When hormones run rampant (See: 1), love is inevitably in the air, and everywhere else you look. The anxiety of receiving a first kiss stems from a few things. Obviously anything new is scary, lending to the butterflies, however many first kisses that take place in middle school are terrifying to watch, making the whole process quite unappealing, lending to massive butterflies and sometimes vomit. Regardless of whether it’s a first kiss or a 50th, middle school PDA is usually (always) scarring. The novice kissers look more like rabid animals, swapping saliva and sometimes other things (See: gum). PDA in the middle school setting is irreversible; the image of little Sally and now six-foot Billy wrestling tongues and mounted against the water fountain outside of pre-algebra is forever etched in your mind.
7. School Dances
Middle school dances are one of the most distressing events the pubescent human is subject to. These obligatory events are not dissimilar from animal mating rituals, in that they consist of the opposite sexes pulling out all the stops to impress each other. The problem is, the tastes of a middle-school student are not quite as sophisticated as, let’s say, the adult human. For the female, picking out a dress for the school dance is most pertinent. The middle-school variety of dresses usually consists of a shiny satin material in the color “bright”. Bows, body glitter, “diamonds”, large plants, and sequins are not uncommon. Hair is another major concern for both the male and female middle-schooler. Girls tend to go with ringlets that resemble a slinky or cavatappi pasta. The boys usually come in two selections: the rocker and the rapper. Now the rocker has sub-varieties that consist of the surfer, skater, etc. They all have longer side-swept hair that makes for a dreamy head toss (See: young Zac Efron and Justin Bieber). The rapper also has several varieties and in those come with spiked short hair, the faux hawk (can go either rocker or rapper), and the “fade.”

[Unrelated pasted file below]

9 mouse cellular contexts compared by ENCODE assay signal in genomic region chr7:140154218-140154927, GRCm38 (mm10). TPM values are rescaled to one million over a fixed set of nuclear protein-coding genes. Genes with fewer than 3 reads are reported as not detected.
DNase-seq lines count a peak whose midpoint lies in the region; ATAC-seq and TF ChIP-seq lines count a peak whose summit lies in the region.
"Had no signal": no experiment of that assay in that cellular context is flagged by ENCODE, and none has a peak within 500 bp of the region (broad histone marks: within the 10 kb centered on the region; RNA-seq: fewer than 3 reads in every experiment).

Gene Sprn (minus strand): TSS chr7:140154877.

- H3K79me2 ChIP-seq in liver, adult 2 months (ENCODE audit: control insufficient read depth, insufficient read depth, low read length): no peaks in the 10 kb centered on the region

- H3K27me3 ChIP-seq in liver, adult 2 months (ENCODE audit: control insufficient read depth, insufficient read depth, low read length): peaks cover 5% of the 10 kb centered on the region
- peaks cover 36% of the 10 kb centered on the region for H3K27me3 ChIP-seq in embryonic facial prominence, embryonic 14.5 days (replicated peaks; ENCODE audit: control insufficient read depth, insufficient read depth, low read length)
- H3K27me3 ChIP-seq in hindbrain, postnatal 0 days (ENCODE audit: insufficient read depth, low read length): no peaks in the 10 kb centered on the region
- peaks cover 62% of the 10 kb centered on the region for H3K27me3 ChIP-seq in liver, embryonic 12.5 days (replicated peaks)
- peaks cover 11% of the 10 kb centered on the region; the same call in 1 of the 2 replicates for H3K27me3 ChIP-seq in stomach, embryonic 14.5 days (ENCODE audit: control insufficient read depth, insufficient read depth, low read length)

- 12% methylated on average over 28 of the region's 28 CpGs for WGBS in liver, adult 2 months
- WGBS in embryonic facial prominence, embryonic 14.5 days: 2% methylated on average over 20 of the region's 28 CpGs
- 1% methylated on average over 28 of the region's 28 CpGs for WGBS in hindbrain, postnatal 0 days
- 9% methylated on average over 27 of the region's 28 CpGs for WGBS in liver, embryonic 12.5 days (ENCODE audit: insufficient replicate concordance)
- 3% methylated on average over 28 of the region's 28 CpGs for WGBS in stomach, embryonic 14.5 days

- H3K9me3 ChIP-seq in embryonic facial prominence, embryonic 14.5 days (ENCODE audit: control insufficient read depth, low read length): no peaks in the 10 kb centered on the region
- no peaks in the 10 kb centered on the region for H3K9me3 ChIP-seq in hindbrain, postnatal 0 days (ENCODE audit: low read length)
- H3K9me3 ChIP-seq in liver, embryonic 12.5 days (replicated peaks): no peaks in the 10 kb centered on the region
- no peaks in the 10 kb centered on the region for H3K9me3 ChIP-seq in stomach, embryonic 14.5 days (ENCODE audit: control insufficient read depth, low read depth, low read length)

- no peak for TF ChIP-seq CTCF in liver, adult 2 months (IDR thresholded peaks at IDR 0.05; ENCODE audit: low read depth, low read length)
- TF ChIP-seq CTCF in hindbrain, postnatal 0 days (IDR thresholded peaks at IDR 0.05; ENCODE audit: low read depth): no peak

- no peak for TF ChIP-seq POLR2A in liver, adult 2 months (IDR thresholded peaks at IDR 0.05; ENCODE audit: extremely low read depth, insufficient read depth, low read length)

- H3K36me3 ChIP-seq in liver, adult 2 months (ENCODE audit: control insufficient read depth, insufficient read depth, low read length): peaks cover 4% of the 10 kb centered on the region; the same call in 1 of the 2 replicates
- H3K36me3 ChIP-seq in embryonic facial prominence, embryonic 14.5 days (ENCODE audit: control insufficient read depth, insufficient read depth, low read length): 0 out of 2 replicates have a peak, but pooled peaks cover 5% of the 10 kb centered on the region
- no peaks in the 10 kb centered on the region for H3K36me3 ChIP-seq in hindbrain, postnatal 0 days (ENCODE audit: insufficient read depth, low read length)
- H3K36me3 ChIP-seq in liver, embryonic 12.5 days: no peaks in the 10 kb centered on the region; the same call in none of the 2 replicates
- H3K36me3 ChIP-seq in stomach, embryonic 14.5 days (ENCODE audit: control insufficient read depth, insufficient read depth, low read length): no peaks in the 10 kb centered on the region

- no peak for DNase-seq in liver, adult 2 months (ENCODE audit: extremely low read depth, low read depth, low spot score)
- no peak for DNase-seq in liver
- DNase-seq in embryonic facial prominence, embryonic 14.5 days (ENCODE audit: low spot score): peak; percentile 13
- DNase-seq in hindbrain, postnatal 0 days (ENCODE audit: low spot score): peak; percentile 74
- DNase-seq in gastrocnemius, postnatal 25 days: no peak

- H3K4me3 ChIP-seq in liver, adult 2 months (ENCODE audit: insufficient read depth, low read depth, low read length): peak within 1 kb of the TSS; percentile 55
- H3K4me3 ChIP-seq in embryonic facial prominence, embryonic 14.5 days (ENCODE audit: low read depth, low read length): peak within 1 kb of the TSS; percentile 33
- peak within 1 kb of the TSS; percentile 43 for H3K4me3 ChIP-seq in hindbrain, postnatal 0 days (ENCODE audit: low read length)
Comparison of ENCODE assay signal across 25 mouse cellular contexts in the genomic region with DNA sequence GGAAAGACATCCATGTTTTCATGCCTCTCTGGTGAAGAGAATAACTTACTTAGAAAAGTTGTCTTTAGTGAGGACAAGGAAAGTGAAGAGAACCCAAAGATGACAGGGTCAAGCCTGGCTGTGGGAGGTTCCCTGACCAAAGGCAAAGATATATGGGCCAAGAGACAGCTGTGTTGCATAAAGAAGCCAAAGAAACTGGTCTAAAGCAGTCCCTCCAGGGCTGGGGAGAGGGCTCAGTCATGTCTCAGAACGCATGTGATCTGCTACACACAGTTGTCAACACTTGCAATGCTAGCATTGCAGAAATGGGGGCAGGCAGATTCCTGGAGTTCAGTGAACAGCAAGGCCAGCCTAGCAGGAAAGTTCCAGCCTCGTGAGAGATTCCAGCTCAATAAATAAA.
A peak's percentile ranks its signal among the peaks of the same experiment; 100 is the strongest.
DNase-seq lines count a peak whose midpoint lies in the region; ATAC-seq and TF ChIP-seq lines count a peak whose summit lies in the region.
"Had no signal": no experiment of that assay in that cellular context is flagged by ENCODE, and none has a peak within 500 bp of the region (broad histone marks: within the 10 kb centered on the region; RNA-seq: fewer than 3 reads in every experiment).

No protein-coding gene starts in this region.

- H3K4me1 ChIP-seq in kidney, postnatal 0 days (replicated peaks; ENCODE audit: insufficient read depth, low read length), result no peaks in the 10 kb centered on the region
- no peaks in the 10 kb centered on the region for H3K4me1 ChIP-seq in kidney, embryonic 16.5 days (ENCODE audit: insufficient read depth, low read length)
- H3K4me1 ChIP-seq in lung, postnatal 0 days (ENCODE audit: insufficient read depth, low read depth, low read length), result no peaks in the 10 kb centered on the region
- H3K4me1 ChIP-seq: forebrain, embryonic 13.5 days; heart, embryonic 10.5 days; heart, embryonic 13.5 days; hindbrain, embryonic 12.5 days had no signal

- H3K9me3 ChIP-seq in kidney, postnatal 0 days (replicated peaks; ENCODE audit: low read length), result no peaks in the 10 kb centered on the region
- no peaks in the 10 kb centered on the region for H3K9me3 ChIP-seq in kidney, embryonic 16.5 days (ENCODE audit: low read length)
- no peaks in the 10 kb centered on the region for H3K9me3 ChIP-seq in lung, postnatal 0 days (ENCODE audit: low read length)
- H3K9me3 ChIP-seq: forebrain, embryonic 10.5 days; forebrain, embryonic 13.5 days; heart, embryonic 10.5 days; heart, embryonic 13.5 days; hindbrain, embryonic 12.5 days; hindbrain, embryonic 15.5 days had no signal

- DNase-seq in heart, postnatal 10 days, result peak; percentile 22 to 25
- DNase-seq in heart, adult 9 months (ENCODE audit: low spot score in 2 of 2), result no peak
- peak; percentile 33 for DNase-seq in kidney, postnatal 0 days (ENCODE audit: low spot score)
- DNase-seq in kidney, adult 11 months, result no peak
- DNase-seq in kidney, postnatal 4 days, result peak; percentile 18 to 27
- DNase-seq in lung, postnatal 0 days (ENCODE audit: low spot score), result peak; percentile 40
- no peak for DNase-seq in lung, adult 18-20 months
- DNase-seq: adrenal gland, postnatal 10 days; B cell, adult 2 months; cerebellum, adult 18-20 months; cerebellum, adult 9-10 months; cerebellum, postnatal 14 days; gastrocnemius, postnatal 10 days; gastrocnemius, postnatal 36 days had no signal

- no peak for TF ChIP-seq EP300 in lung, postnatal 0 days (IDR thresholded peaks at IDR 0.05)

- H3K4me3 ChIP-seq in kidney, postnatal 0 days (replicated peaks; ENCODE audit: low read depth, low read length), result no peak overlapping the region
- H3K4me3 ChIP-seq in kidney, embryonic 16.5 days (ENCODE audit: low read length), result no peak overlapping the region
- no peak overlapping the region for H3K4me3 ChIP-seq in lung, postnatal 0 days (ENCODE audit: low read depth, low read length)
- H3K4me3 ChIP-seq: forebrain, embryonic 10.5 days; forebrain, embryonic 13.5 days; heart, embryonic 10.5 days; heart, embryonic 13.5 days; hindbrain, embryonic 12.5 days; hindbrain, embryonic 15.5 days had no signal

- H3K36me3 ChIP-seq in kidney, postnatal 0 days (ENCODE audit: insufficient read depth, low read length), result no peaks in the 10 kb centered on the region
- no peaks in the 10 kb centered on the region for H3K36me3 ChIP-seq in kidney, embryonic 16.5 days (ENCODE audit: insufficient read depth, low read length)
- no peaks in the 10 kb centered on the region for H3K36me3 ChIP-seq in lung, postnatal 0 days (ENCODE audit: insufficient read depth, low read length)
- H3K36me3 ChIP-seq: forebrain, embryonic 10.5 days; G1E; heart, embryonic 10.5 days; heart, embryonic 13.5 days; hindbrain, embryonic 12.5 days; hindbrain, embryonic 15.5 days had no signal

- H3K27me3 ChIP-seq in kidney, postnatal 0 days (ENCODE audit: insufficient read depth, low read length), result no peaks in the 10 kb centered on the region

Middle School is a time of transition and with every transition phase in life comes awkwardness, discomfort, and anxiety. However with this sort of environment comes the capacity for newness. And of course with anything new comes opportunity. While your middle school days may have made you a bit neurotic, these trying times ultimately equip you with the tools needed to better navigate the real world that is full of strenuous situations, and public bathrooms.